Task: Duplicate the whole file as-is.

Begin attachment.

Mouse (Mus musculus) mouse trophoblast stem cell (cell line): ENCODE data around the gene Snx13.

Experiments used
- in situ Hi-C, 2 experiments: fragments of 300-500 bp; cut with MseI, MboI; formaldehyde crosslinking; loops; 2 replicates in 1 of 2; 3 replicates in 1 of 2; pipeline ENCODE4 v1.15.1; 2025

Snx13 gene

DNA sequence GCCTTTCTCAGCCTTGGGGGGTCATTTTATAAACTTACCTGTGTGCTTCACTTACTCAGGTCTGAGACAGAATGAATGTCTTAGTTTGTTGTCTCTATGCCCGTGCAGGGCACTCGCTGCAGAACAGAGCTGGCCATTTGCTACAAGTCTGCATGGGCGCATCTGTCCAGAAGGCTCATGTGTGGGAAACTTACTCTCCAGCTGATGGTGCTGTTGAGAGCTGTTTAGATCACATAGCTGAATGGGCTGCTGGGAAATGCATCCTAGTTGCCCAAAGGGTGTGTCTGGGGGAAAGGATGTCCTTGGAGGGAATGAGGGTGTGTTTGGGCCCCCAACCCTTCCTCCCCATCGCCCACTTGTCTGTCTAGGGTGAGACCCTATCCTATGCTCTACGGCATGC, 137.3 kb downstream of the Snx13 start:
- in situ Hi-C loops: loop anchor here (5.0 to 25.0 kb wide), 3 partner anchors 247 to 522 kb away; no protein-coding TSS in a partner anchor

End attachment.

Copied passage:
Mouse (Mus musculus) mouse trophoblast stem cell (cell line): ENCODE data around the gene Snx13.

Experiments used
- in situ Hi-C, 2 experiments: fragments of 300-500 bp; cut with MseI, MboI; formaldehyde crosslinking; loops; 2 replicates in 1 of 2; 3 replicates in 1 of 2; pipeline ENCODE4 v1.15.1; 2025

Snx13 gene

DNA sequence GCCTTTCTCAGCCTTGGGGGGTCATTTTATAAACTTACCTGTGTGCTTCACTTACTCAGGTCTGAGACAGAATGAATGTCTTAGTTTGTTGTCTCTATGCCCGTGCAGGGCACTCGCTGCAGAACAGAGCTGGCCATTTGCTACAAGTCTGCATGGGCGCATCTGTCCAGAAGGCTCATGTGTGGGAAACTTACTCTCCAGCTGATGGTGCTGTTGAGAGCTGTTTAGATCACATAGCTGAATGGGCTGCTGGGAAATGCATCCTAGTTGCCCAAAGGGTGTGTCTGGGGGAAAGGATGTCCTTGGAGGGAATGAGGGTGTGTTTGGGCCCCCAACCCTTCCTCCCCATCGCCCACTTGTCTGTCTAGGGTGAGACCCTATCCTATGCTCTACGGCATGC, 137.3 kb downstream of the Snx13 start:
- in situ Hi-C loops: loop anchor here (5.0 to 25.0 kb wide), 3 partner anchors 247 to 522 kb away; no protein-coding TSS in a partner anchor